Number of human trafficking victims doubles
The numbers of potential victims of human trafficking provided with services by the Legal Aid Board more than doubled in 2015.
The 2015 Legal Aid Board (LAB) Annual Report shows that between 2009 and the end of 2015, the LAB provided legal services to 144 potential victims of human trafficking.
The report confirmed it provided legal services to 38 new potential victims in 2015 - this compares to 16 under the same heading in 2014.
The report stated that of the 38 cases in 2015, 11 were referred in relation to sexual exploitation, 14 in relation to labour exploitation, two in relation to labour and sexual exploitation, six in relation to forced criminality, one in relation to forced begging and four were for unspecified reasons.
At the end of December 2015, 97 potential victims of human trafficking were still registered as clients of the board, the report said.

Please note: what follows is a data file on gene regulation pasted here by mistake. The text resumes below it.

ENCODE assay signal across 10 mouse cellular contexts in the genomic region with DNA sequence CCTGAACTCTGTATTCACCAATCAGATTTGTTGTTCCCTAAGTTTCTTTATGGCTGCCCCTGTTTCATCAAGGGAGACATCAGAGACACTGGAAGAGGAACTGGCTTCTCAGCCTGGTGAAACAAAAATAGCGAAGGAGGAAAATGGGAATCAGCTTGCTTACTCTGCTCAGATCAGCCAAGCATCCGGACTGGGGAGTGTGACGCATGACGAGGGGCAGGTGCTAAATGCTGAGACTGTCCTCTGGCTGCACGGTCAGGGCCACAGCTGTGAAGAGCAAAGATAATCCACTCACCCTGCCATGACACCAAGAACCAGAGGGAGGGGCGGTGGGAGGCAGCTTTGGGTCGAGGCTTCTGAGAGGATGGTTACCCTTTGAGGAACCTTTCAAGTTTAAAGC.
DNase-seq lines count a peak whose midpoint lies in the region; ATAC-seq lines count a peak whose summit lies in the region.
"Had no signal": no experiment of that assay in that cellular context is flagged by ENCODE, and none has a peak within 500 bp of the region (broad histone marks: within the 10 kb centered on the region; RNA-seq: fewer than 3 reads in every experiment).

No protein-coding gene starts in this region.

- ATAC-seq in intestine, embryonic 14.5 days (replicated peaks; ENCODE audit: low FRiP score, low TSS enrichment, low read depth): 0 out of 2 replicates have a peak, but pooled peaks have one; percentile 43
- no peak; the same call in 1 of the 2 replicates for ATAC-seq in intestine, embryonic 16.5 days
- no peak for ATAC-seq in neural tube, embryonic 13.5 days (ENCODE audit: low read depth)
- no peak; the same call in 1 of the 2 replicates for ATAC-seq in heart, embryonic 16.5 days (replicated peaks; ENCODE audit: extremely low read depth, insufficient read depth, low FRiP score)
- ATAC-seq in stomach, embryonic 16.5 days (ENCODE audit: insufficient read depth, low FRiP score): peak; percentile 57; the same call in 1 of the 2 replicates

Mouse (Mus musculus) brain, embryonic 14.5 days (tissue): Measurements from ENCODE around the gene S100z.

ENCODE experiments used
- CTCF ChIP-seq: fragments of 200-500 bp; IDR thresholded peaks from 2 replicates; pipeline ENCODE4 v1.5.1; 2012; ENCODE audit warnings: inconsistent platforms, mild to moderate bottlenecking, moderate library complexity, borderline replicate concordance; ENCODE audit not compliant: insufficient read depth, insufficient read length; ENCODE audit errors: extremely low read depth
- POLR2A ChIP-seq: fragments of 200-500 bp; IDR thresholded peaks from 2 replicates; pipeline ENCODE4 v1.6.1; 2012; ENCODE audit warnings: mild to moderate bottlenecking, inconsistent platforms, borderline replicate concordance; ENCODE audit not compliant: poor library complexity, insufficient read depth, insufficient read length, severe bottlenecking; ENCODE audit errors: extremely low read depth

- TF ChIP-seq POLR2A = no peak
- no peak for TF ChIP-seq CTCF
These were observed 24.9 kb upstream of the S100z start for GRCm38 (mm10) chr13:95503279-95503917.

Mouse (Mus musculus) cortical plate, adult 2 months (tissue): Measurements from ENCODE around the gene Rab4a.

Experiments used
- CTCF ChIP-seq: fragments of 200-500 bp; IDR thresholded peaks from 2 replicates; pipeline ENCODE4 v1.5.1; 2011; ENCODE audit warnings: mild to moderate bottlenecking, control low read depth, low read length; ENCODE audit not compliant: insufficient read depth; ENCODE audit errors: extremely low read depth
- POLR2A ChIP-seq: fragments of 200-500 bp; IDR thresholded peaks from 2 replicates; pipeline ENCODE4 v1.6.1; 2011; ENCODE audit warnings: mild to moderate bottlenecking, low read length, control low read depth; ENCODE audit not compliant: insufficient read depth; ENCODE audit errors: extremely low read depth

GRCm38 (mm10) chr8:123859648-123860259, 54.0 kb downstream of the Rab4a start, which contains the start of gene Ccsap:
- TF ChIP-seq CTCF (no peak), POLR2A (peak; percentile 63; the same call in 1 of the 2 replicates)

Of the 97 clients, 80 were female and 17 were male, 95 were adults, one was an unaccompanied minor and one was an accompanied minor.
The Refugee Documentation Centre (RDC) operates under the aegis of the board and provides an objective research and query service to agencies and individuals involved in the international protection process.
A sample of the queries sought in 2015 included honour killings in Pakistan; Juju rituals and practices in Nigeria; forced recruitment by the Taliban in Afghanistan; treatment of LGBT people in Malawi; xenophobic attacks in South Africa; and the security situation in Iraq.
As a result of the sharp rise in those seeking asylum here in 2015, the number of new clients registering at the LAB for international protection services rose by 70pc to 1,537.
The report also stated that it granted 846 legal aid certificates in international protection cases in 2015 to enable representation before the Refugee Appeals Tribunal.